Yoga as Possible Treatment for ADHD


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Yoga as possible treatment for ADHD

Yoga might be a promising treatment for ADHD

Attention deficit hyperactivity disorder (ADHD) is among the most frequent neurological diseases. Psychoactive drug medicine is often used in treatment, although it has serious side effects. Yoga and other alternative therapies are gaining popularity.


People with ADHD struggle to keep concentration, regulate their levels of energy, and regulate their emotions. However, some study indicates that yoga may help persons with the illness.

Yoga is an age-old science. Yoga offers therapeutic options for a variety of disorders that have no negative side impact on health. Yoga treatment includes physical poses (asanas), yogic breathing (Pryma), and meditative practices. These have been demonstrated to enhance numerous physiological processes as well as intellectual areas such as cognitive performance, focus, intellect, memorization, and focus, individually or completely.


Previous research has demonstrated that one or two times in weekly yoga sessions improved concentration and other fundamental signs of ADHD in school-aged kids who were medication-stabilized. A family therapy method for ADHD children in the shape of Sahaj yoga meditations helped parents feel calmer, less worried, and more capable to regulate their children's behavior, hence increasing the value of the connection between children and parents.


Yoga provides several advantages, irrespective of whether a person has ADHD or not. Based on a 2018 research, preschoolers with mostly inattentive ADHD saw a decrease in inattentive signs, a decline in signs of hyperactivity-inattentiveness, and increased concentration when they did yoga 3 or 4 times weekly.


The majority of yoga interventional studies in kids and teens with ADHD showed good benefits for treating ADHD signs. Most of them were two months of school-based activities and learning on meditation therapy, led by a qualified teacher, with one course a week durations ranging from 40 minutes to about 4 hours.


A 2019 study compiled the findings of brain imaging research. The researchers wanted to see if there were any variations in the scanning of persons who did not practice yoga versus those who practiced.


They discovered morphological and chemical enhancements in the hippocampus, which organizes memory and assists in training, the amygdala, which handles feelings, and the prefrontal cortex, which governs cognitive performance, remembering speech, and information in yoga practitioners. These modifications might reflect the psychological health advantages that many perceive after beginning yoga.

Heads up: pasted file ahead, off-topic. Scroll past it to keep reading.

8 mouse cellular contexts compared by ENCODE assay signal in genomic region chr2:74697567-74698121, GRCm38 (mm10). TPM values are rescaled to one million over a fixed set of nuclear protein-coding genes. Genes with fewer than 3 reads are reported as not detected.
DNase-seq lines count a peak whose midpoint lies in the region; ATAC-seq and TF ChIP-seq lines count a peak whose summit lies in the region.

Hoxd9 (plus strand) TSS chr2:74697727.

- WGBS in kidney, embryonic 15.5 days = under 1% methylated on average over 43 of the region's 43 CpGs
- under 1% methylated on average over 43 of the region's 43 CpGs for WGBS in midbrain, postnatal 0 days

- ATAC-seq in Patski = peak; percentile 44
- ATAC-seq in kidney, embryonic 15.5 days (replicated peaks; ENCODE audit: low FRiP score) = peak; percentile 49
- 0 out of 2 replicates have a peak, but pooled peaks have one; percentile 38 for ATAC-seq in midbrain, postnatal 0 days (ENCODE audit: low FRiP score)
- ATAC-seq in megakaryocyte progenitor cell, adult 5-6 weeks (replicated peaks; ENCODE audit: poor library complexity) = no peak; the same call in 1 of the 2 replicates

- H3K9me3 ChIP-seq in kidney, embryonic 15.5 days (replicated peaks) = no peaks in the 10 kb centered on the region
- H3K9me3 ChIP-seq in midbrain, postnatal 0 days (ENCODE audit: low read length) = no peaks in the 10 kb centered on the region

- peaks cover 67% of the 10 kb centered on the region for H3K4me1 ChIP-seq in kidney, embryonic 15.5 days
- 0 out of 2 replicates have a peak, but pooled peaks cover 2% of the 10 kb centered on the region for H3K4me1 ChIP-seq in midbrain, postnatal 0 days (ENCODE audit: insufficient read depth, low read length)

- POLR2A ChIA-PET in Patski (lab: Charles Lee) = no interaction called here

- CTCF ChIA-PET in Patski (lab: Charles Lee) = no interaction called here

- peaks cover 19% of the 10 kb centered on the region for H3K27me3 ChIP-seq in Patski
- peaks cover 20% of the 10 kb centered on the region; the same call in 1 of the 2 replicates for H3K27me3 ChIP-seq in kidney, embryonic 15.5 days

In concluding, our results are consistent with prior research suggesting that yoga practice may be used as an additional therapeutic option for kids with ADHD to alleviate attention and inhibitory issues.


Therefore, yoga practice looks promising as a less risky, successful therapy for promoting long-lasting significant functional and cognitive results in ADHD patients.


Based on the positive benefits of yoga practice involvement on several essential ADHD-related mental skills, teachers and parents of children and adolescents with ADHD are encouraged to use yoga practice as an extracurricular or coursework.


While research on yogic applicability to ADHD is encouraging, it's not a substitute for treatment and therapy. As a result, if someone has side effects from stimulants, he or she must consult a doctor.


Read about our Meditation and Pranayama Teacher Training here.


References

  1. Selvamurthy WN, Nayar HS, Joseph NT, Joseph S. Physiological effects of yogic practices. NIMHANS J. 1983;1:71–80.

  2. Udupa K, Madanmohan, Bhavanani AB, Vijayalakshmi P, Krishnamurthy N. Effect of pranayam training on cardiac function in normal young volunteers. Indian J Physiol Pharmacol. 2003;47:27–33.

  3. Harrison LJ, Manocha R, Rubia K. Sahaja yoga meditation as a family treatment programme for children with attention deficit-hyperactivity disorder. Clin Child Psychol Psychiatry. 2004;9:479–97.

  4. Haffner J, Roos J, Goldstein N, Parzer P, Resch F. The effectiveness of body-oriented methods of therapy in the treatment of attention-deficit hyperactivity disorder (ADHD): Results of a controlled pilot study. Z Kinder Jugendpsychiatr Psychother. 2006;34:37–4.

  5. J Dev Behav Pediatr. 2018 Apr; 39(3): 200–209. doi: 10.1097/DBP.0000000000000552

  6. Ward L, Stebbings S, Cherkin D, Baxter GD. Yoga for functional ability, pain and psychosocial outcomes in musculoskeletal conditions: a systematic review and meta-analysis. Musculoskeletal Care. 2013. Dec;11(4):203–17.

  7. Zipkin D. 1985. Relaxation techniques for handicapped children: a review of literature. The Journal of Special Education 19:283–289 DOI 10.1177/002246698501900305.

  8. Chou and Huang (2017), Effects of an 8-week yoga program on sustained attention and discrimination function in children with attention deficit hyperactivity disorder. PeerJ 5:e2883; DOI 10.7717/peerj.2883

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